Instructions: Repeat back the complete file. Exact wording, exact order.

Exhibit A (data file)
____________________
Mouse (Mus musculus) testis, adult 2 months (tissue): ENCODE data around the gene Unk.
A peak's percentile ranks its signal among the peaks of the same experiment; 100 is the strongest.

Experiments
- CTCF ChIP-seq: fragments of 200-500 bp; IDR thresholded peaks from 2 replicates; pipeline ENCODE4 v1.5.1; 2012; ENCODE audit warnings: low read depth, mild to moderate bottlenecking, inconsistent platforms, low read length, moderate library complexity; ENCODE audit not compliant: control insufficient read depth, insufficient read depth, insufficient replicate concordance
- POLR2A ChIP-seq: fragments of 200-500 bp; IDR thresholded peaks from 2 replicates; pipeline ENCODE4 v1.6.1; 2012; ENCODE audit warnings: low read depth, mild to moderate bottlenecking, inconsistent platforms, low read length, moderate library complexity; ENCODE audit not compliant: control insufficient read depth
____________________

Mouse (Mus musculus) testis, adult 2 months (tissue): ENCODE data around the gene Unk.
A peak's percentile ranks its signal among the peaks of the same experiment; 100 is the strongest.

Experiments
- CTCF ChIP-seq: fragments of 200-500 bp; IDR thresholded peaks from 2 replicates; pipeline ENCODE4 v1.5.1; 2012; ENCODE audit warnings: low read depth, mild to moderate bottlenecking, inconsistent platforms, low read length, moderate library complexity; ENCODE audit not compliant: control insufficient read depth, insufficient read depth, insufficient replicate concordance
- POLR2A ChIP-seq: fragments of 200-500 bp; IDR thresholded peaks from 2 replicates; pipeline ENCODE4 v1.6.1; 2012; ENCODE audit warnings: low read depth, mild to moderate bottlenecking, inconsistent platforms, low read length, moderate library complexity; ENCODE audit not compliant: control insufficient read depth